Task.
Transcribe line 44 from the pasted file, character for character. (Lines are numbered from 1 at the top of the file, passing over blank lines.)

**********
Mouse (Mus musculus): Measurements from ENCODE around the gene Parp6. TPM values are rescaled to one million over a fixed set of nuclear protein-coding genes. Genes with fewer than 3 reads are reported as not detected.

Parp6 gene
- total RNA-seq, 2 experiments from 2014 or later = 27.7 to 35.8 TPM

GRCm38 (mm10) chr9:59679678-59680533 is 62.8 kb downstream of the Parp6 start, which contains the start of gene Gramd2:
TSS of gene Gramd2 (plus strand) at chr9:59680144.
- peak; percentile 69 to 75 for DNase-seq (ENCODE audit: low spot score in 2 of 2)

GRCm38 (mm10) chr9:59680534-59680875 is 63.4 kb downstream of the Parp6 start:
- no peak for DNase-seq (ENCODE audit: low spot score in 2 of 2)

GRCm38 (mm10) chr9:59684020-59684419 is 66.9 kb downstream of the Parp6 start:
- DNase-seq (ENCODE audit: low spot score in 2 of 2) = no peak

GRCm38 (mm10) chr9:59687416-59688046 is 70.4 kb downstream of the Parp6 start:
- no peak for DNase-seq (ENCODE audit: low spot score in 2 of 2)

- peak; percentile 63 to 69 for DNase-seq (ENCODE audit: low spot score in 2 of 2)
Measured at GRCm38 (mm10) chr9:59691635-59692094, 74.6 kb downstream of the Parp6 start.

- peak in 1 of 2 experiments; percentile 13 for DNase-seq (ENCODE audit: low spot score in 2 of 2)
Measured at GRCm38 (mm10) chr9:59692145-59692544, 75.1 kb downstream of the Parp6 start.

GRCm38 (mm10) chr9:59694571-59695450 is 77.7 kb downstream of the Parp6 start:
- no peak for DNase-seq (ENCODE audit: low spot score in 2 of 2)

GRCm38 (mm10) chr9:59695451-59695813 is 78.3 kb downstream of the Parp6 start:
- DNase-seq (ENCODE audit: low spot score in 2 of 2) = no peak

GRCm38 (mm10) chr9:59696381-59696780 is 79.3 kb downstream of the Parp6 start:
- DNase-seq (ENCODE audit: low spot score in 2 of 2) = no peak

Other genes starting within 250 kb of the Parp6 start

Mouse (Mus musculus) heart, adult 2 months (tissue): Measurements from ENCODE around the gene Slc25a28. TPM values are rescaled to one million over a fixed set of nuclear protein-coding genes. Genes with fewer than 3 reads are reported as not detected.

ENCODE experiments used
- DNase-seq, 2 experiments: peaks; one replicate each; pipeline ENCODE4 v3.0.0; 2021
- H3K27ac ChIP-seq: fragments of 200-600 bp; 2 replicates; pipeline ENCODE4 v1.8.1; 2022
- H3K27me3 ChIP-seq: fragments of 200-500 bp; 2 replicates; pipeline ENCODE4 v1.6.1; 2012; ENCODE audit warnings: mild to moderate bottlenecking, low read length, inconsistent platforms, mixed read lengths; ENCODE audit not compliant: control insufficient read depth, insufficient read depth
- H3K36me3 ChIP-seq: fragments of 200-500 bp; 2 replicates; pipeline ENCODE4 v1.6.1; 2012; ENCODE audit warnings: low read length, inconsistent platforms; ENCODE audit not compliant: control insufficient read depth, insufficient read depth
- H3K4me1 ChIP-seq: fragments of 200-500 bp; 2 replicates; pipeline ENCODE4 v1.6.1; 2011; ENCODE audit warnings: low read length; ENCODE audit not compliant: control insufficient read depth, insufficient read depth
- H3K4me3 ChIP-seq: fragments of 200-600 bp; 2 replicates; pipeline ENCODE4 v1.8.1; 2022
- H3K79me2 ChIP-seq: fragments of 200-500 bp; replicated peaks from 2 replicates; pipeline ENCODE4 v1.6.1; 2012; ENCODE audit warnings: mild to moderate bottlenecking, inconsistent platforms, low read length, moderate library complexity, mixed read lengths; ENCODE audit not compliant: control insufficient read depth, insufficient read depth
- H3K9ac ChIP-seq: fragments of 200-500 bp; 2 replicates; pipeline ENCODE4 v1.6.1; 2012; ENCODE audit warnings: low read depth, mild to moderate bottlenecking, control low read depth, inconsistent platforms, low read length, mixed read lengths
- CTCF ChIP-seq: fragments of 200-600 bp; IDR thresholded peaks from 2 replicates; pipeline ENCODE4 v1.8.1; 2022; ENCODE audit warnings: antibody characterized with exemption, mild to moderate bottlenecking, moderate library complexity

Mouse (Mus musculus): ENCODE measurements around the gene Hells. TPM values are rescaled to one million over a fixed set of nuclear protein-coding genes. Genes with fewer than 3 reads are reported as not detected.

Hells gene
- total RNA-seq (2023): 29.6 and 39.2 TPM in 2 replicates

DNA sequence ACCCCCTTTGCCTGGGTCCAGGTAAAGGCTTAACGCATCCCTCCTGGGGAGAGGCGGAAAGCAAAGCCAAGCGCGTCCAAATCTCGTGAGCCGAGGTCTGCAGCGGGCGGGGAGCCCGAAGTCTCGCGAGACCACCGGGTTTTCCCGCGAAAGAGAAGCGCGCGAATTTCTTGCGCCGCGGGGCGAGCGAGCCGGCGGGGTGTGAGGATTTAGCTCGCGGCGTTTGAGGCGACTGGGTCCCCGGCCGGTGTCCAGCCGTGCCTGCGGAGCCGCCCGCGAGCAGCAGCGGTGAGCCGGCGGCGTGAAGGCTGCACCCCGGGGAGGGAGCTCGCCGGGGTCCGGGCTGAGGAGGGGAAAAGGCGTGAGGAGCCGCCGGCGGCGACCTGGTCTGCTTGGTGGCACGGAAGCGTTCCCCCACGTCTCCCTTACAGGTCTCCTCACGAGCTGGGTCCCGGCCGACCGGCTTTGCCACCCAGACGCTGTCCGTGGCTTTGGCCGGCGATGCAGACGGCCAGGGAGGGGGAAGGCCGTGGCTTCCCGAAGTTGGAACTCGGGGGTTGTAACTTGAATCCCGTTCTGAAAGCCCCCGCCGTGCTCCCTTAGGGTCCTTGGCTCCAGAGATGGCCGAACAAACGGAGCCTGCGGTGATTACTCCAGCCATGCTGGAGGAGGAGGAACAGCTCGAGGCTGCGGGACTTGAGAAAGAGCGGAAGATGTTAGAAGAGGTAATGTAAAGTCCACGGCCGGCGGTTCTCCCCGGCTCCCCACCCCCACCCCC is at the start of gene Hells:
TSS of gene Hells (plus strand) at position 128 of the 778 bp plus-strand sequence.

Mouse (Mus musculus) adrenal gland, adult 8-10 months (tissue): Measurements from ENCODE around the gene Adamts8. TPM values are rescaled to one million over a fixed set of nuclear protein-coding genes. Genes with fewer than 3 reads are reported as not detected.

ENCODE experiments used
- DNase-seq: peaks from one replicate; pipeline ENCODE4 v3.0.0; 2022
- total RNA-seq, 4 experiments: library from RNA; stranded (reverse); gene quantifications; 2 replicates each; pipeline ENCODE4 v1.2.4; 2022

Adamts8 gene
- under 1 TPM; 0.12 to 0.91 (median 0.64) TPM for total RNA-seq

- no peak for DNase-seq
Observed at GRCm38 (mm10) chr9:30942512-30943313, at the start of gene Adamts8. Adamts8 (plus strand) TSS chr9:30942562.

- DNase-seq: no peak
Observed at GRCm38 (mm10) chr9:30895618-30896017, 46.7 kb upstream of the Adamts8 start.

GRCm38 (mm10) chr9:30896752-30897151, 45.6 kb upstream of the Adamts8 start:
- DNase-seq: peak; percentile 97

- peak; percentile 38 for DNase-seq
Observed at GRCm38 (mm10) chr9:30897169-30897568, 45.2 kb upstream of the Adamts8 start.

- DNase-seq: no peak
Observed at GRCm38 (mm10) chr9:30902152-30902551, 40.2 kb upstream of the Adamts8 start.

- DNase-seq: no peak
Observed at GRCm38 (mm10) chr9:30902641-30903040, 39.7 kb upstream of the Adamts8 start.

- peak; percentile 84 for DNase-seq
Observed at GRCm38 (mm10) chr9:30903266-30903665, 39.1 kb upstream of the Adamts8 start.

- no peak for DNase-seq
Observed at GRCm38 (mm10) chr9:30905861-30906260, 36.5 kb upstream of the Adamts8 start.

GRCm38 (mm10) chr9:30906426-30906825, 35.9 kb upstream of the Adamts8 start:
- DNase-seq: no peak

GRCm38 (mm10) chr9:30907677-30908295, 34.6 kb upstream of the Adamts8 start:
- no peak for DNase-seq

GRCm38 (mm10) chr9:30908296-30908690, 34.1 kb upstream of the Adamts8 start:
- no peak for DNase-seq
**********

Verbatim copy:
Adamts8 gene